Yes, but there had been a big show before that at the Museum of the Twentieth Century. His first large sculptures were exhibited there and were packed very tightly together for the show. He wanted to get everything in and he kept saying: “There’s still room.” And wherever there was space, it had to be filled. [Peter] Noever at the MAK had to fight with him to stop him packing the exhibition space too full again (laughs).
That reminds me a bit of the photos I’ve seen of his studio at the Prater, where there was barely an inch of empty space on the floor.
There was a lot of hard work done there. He always wanted to keep his household and his work together, but even back when he was working with the plaster models it became intolerable for me. He managed it at the Academy though, because he had a big apartment above his studio. From there, he just had to go downstairs to get to work. And when the Poles didn’t know what they were supposed to be doing, instead of calling him they just banged their hammers on the beams. It was very Kafkaesque (laughs).
He then spent almost 30 years as professor at the Academy. Many of his students have themselves become big, well-known names today. Did you ever see what he was like with his students?
All I saw was that his style of teaching was not to give lectures, but mainly to hold discussions with the young artists individually. And these could last two or three hours sometimes! They would discuss the work in great detail.
It is often said that Bruno Gironcoli was something of a lone wolf – both in his artistic stance and in the Viennese scene. Can you confirm that?
That’s right. He actually never teamed up with any particular group. Back then Ugo Rondinone was putting on an exhibition at the Palais de Tokyo for artists who lived and worked rather reclusively. He had a big room there with three large cast sculptures. His work was a constant tie. He would work late into the night and even on Saturdays – Sunday was the only day he kept free. He really just lived for his work. Personal and family life were quite peripheral to him, not in a neglectful way, but just because he was always busy.
You were part of his life and work for a very long time – what do you think was his greatest success, including for him personally?
His greatest success was the Venice Biennale. At the time, he was already ill. He was operated on in 1993 – he had a tumor on his pituitary gland. Then he recovered, though, and of course he was delighted to be at the Venice Biennale. He wanted to stay in the Hotel Des Bains, which he knew from the film “Death in Venice,” and this wish could be fulfilled.
Since 2004 there have continually been presentations of his works at the STRABAG Gironcoli-Kristall and also at the Bruno Gironcoli Museum Herberstein.
That came about when he had to vacate his large studio at the Academy after he retired. For a long time, he didn’t know where everything would go. The museum in Herberstein, which was built for him, had just been finished, so the works could be moved directly there from the Academy, with a large proportion going to STRABAG, of course. My husband worked right until the end. He couldn’t let go, but he was making smaller things then, not the big sculptures anymore. In the end, he always had his workpiece lying in the bed next to him. I kept having to cover the bed, clean it up and then make it again. He died in 2010, exactly nine years ago, on February 19, 2010. That was a difficult time.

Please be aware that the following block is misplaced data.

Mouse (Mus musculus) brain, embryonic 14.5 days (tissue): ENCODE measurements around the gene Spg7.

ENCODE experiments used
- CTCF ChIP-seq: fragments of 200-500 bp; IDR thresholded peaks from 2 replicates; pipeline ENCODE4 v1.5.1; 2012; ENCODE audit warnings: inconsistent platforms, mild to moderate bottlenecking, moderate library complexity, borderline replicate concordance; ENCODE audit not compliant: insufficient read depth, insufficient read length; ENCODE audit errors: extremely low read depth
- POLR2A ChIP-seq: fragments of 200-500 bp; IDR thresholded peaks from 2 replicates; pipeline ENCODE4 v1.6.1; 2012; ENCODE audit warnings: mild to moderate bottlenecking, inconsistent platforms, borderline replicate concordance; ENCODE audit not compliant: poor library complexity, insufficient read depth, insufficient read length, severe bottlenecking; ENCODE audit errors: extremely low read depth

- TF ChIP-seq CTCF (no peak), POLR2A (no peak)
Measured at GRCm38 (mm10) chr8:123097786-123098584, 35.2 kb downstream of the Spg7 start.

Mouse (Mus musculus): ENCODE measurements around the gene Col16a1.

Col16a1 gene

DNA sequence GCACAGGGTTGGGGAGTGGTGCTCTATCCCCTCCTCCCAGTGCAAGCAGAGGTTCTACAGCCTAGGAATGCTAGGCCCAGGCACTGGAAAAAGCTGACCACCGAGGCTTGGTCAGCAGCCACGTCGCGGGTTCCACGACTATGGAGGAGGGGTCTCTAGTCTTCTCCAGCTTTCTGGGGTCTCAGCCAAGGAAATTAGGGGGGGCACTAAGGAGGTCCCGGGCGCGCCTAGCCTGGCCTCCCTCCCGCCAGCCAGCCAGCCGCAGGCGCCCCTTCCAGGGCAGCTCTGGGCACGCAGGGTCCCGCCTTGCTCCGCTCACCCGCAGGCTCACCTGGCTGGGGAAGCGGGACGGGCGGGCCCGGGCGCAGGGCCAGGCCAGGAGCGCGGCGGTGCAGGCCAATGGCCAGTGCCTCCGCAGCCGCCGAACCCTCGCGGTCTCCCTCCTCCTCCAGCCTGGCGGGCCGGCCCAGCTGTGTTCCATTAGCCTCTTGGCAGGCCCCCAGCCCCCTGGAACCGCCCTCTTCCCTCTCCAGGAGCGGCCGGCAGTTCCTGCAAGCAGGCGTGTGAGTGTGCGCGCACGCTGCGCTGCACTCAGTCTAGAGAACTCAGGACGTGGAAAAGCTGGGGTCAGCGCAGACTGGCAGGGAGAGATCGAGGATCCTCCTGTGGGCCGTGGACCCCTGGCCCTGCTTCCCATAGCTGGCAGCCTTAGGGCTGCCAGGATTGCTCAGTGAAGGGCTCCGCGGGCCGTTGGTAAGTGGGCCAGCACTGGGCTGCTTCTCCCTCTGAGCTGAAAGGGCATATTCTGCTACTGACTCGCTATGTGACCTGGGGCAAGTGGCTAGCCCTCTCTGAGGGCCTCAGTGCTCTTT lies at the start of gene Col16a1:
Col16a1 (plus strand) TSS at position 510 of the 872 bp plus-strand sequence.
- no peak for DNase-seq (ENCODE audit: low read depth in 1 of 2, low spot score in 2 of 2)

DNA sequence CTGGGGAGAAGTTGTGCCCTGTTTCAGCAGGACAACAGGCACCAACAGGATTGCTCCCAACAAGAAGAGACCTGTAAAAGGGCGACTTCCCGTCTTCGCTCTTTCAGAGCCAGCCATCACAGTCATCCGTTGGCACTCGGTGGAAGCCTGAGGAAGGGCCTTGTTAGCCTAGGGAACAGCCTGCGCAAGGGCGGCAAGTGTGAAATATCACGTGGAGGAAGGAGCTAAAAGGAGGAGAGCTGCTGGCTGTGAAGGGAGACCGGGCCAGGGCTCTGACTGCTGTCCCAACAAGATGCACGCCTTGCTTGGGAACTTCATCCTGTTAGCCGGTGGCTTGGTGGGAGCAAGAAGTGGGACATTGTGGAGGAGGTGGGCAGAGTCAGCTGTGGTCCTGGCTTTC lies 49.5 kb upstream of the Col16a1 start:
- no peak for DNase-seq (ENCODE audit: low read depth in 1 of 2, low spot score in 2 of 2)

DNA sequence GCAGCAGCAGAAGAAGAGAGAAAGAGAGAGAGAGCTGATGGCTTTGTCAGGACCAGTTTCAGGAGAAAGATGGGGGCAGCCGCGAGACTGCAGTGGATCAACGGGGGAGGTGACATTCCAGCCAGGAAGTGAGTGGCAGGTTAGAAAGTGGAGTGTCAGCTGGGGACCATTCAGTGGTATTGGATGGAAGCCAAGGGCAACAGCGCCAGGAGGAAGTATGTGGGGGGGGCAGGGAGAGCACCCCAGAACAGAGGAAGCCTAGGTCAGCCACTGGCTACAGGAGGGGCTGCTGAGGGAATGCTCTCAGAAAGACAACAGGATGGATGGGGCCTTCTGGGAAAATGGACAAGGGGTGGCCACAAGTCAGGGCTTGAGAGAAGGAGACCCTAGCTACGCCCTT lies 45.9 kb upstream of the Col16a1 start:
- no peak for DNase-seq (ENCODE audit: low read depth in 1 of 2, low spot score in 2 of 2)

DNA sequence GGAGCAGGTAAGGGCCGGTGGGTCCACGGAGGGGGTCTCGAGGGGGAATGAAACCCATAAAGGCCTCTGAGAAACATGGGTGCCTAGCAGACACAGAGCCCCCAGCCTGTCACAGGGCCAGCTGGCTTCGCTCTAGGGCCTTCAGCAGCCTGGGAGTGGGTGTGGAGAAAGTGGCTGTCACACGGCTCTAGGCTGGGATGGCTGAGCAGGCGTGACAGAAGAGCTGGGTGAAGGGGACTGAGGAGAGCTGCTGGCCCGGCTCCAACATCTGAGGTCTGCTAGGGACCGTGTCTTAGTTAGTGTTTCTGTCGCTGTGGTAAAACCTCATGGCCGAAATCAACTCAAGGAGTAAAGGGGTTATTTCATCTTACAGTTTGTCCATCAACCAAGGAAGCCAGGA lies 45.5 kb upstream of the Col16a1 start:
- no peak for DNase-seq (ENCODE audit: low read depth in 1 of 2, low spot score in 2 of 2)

In 2014 the Bruno Gironcoli Estate was founded, in which you play a major role. What does it mean to you to manage your husband’s legacy?
After my husband died, I was able to sell two large sculptures – thank goodness, because I had to pay off a lot of debts and the sales enabled me to do that. Our lawyer, Dr. Kahlig, whom my husband knew during his lifetime, is also a great art lover and knows the works very well. It is with him and Ms. Mag. Bettina Busse, that I manage the estate as a limited company.
My husband worked right until the end. He couldn’t let go.
There is much talk about the difficult logistics involved in Bruno Gironcoli’s work. There are stories about walls having to be torn down so that a sculpture could be placed in an exhibition. That must certainly be quite challenging in managing his works?
Well, there’s an art transportation firm called hs art. It’s run by a certain Mr. Prietl, who really knows what he’s doing. He can measure precisely where something will fit and where it won’t. We always have to call on him. He’s happy to do it even though he’s retired now. He was also in Frankfurt.
Yes, it all worked out beautifully here.
A few years ago, there was an exhibition at the MAMCO in Geneva. There, they had to take out a large factory window, and the works were lifted in by crane. As long as Mr. Prietl is there, I’m always confident nothing will happen to the works.
Is your husband’s legacy also something that’s very close to your heart?
I’m always busy, as it’s quite a lot for me to handle. It’s almost like a job, but I have always been part of his work and so for me it really goes without saying. I always wanted to spend the winter somewhere further south when I was old and retired, but I’ve still not got around to it (laughs).